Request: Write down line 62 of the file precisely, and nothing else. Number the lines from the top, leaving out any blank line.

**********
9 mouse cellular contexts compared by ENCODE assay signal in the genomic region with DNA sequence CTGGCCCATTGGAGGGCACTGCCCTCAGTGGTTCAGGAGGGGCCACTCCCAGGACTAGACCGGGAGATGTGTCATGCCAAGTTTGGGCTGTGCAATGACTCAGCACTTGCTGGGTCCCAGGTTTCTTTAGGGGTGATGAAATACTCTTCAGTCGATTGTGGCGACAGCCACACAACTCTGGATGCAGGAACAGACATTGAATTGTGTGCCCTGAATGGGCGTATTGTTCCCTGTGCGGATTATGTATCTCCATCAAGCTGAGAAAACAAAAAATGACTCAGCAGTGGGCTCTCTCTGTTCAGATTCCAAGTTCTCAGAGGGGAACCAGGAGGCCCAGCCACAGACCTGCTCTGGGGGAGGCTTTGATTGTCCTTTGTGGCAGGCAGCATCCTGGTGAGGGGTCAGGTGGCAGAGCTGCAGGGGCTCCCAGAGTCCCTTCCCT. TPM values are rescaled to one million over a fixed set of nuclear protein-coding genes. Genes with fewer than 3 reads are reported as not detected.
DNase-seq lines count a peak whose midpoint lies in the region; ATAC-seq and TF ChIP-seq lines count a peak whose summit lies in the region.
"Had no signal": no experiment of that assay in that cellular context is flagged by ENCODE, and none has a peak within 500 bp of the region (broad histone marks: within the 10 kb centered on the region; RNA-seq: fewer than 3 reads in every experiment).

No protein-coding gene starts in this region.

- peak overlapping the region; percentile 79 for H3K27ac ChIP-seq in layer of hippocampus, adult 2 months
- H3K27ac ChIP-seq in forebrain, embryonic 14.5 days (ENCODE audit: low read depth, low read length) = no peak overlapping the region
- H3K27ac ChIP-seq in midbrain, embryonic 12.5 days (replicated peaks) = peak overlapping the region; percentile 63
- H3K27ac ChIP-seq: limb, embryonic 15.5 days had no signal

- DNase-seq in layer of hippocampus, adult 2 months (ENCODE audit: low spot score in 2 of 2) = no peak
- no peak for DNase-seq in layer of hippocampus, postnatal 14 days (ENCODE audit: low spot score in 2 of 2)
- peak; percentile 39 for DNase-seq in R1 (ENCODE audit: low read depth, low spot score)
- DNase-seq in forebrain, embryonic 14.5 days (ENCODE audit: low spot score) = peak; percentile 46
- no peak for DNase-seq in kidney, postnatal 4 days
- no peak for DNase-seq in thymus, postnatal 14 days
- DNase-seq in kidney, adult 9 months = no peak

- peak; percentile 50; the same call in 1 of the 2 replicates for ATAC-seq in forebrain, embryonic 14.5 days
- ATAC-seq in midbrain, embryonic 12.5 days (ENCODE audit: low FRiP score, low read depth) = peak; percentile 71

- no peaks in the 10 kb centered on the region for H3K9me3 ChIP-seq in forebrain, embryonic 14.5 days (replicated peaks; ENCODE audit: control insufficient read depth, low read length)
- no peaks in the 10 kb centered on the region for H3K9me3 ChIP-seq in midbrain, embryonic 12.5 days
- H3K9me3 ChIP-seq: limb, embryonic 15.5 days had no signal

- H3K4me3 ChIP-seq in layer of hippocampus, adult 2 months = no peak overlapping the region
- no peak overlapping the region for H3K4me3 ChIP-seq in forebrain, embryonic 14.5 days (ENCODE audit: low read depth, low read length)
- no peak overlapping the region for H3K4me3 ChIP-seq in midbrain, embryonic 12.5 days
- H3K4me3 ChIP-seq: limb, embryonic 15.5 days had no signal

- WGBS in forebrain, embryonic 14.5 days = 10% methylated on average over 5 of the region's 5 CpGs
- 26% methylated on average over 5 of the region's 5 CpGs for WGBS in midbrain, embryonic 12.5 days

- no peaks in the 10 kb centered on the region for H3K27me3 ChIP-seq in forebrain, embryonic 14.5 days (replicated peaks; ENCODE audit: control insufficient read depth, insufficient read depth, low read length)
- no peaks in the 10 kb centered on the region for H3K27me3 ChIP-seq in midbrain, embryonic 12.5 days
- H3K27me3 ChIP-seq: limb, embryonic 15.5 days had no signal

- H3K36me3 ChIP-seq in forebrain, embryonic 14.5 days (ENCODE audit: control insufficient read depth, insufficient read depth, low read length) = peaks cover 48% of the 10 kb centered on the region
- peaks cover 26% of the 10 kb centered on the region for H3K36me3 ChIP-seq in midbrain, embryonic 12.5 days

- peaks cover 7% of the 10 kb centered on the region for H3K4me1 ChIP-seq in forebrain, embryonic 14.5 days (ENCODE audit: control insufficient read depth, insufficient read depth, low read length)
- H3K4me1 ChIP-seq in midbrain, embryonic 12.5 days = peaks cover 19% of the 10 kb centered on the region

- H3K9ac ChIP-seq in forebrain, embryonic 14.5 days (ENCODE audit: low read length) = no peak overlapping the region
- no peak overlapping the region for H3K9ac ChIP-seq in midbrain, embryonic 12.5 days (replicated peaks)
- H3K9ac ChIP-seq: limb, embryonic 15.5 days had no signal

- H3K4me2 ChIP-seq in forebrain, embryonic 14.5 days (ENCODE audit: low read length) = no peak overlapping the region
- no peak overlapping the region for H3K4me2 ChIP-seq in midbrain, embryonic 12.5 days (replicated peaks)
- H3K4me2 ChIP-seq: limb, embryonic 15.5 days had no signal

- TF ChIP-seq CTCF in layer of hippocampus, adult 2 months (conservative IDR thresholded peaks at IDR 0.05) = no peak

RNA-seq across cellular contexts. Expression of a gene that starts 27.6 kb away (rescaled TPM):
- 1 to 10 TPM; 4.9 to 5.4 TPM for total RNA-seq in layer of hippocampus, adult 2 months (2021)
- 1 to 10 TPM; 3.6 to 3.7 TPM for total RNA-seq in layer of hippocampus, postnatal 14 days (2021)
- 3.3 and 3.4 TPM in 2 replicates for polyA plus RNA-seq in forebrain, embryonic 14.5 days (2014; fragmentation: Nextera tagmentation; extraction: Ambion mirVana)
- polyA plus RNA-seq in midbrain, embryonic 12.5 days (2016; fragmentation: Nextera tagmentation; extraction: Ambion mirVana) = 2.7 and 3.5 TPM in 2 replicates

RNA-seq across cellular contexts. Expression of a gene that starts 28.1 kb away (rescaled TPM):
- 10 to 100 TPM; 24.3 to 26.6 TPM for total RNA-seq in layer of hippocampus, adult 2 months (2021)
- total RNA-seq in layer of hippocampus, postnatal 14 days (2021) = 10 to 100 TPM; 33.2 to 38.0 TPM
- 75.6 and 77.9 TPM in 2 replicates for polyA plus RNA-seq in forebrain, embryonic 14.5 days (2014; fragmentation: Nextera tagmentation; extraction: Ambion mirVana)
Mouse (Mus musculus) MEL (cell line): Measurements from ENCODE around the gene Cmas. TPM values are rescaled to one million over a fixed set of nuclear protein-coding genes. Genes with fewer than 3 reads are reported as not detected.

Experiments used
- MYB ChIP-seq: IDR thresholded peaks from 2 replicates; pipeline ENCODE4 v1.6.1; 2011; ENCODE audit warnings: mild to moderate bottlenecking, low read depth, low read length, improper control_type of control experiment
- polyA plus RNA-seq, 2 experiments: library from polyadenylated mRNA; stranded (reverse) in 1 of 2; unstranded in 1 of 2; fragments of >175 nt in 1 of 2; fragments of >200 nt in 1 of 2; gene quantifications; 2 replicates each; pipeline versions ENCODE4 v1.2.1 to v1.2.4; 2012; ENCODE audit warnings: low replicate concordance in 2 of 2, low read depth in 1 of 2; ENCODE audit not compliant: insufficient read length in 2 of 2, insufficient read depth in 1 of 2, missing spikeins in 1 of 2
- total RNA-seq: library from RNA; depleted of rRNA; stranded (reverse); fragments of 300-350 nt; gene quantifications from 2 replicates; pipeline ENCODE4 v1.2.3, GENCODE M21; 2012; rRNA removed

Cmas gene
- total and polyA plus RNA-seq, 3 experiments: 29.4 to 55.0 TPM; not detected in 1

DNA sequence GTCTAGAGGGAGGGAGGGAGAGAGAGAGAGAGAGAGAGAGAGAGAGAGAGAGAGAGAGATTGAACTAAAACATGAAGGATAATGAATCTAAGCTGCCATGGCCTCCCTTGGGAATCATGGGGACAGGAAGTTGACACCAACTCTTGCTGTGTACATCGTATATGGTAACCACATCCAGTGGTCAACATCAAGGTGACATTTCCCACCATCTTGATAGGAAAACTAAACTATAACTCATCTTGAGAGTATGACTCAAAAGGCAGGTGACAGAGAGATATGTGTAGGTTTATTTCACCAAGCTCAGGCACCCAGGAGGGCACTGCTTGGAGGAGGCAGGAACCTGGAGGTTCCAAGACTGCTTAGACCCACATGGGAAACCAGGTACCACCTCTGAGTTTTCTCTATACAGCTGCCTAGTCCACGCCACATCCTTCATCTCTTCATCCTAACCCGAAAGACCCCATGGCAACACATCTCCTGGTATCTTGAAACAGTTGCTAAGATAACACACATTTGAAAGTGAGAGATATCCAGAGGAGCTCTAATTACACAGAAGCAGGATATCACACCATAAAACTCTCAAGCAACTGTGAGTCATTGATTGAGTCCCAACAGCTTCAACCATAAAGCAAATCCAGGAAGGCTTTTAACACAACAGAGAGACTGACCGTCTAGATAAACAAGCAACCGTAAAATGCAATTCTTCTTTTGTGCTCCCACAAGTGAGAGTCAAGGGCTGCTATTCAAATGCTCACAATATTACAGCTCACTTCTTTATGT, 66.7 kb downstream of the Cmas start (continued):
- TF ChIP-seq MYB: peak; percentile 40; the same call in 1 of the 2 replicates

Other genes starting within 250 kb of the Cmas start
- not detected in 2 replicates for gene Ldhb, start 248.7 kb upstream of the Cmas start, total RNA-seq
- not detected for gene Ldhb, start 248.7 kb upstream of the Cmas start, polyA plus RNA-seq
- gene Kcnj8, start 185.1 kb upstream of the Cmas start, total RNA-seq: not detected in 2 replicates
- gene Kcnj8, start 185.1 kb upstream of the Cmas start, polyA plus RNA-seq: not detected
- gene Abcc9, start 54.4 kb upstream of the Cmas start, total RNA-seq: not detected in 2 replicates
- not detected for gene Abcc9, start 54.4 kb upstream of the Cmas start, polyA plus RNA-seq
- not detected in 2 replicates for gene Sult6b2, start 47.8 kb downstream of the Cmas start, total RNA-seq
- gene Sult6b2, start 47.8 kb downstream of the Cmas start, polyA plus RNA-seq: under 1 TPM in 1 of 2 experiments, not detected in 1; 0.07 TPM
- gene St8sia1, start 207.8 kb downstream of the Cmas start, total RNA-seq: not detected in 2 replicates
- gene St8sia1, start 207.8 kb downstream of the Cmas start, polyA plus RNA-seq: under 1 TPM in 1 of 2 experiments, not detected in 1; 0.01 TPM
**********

- gene Kcnj8, start 185.1 kb upstream of the Cmas start, total RNA-seq: not detected in 2 replicates